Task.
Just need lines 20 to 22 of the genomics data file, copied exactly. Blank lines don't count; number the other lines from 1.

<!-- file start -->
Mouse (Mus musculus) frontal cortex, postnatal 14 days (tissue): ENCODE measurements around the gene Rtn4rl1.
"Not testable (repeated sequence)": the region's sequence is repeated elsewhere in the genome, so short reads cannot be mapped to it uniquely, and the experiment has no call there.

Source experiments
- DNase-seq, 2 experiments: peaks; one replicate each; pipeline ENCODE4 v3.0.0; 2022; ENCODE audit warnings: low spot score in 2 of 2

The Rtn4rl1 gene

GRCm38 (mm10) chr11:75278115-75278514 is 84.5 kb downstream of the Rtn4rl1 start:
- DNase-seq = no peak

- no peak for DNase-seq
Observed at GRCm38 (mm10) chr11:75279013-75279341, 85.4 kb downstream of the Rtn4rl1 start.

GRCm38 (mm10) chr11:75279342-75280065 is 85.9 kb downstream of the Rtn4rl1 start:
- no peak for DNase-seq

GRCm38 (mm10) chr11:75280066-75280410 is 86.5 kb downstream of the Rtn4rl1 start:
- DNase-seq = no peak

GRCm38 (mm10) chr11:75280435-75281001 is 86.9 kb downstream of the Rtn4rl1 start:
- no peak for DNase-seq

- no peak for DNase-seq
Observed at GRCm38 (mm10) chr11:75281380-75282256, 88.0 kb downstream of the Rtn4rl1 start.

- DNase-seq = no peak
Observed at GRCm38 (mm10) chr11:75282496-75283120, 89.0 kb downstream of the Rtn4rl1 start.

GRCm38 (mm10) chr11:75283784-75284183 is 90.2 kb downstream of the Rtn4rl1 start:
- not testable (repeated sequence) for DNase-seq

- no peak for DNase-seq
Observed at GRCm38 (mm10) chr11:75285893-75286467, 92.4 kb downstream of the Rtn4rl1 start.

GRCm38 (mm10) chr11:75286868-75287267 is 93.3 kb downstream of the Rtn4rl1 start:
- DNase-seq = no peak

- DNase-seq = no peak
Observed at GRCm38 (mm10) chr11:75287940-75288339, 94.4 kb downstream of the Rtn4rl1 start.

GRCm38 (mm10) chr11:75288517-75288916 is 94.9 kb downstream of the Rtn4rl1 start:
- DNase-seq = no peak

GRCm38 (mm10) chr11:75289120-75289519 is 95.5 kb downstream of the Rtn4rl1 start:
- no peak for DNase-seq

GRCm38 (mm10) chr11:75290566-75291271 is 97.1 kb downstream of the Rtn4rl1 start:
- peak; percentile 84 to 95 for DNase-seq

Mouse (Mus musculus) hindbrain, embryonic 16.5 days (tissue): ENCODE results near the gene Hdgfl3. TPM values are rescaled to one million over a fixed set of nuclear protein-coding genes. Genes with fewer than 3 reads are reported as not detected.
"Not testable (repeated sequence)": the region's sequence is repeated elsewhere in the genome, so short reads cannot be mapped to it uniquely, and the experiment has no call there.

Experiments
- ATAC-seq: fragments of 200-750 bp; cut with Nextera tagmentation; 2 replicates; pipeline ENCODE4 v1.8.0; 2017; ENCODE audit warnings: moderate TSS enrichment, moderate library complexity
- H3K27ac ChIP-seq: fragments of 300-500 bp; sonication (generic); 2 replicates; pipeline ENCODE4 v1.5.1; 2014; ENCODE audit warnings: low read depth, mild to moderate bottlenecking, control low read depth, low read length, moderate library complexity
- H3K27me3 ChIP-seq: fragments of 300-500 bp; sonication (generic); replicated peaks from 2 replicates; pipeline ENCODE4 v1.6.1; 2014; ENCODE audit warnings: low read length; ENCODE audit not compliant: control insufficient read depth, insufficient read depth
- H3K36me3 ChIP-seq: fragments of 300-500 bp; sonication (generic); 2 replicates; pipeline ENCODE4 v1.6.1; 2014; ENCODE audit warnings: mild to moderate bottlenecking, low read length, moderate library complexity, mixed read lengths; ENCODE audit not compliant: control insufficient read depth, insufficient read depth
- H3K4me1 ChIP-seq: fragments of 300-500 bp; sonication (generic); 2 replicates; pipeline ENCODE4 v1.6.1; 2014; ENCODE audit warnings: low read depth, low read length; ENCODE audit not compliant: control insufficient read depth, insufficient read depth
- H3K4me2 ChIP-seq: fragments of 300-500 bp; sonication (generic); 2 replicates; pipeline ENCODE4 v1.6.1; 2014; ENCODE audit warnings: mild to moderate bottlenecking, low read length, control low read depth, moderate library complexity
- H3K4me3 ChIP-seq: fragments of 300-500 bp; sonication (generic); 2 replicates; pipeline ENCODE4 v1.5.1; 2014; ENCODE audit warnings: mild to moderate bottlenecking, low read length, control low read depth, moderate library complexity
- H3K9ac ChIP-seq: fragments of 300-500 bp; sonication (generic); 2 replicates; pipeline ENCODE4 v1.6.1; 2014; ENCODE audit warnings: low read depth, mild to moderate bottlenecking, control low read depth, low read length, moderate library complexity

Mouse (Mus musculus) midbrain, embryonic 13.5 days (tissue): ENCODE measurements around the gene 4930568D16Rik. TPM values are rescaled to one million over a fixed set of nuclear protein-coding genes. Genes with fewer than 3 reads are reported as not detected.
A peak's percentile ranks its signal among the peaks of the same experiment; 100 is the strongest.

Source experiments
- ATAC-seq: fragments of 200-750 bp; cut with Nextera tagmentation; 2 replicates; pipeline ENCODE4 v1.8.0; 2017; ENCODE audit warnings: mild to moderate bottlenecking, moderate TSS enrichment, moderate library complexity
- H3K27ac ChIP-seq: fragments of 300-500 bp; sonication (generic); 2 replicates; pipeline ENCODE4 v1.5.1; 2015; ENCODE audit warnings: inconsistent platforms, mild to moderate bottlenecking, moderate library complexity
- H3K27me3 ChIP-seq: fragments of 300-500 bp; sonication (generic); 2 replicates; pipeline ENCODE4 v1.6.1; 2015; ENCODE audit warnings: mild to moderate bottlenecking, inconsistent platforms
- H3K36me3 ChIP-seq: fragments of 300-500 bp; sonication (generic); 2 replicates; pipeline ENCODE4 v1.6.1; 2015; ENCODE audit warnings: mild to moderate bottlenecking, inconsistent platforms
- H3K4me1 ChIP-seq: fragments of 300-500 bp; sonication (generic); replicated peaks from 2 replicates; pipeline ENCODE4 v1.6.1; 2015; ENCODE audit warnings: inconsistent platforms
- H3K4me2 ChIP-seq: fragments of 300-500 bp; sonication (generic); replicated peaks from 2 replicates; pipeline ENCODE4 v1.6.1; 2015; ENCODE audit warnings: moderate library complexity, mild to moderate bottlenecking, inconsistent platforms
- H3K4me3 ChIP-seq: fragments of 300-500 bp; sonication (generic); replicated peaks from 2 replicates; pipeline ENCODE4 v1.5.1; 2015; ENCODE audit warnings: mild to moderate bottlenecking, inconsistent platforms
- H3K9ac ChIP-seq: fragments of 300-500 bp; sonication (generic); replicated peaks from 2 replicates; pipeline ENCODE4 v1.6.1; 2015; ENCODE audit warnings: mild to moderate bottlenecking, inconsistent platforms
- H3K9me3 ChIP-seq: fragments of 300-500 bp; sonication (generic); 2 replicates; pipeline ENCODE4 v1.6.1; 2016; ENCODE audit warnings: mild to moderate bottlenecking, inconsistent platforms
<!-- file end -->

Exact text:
GRCm38 (mm10) chr11:75283784-75284183 is 90.2 kb downstream of the Rtn4rl1 start:
- not testable (repeated sequence) for DNase-seq

- no peak for DNase-seq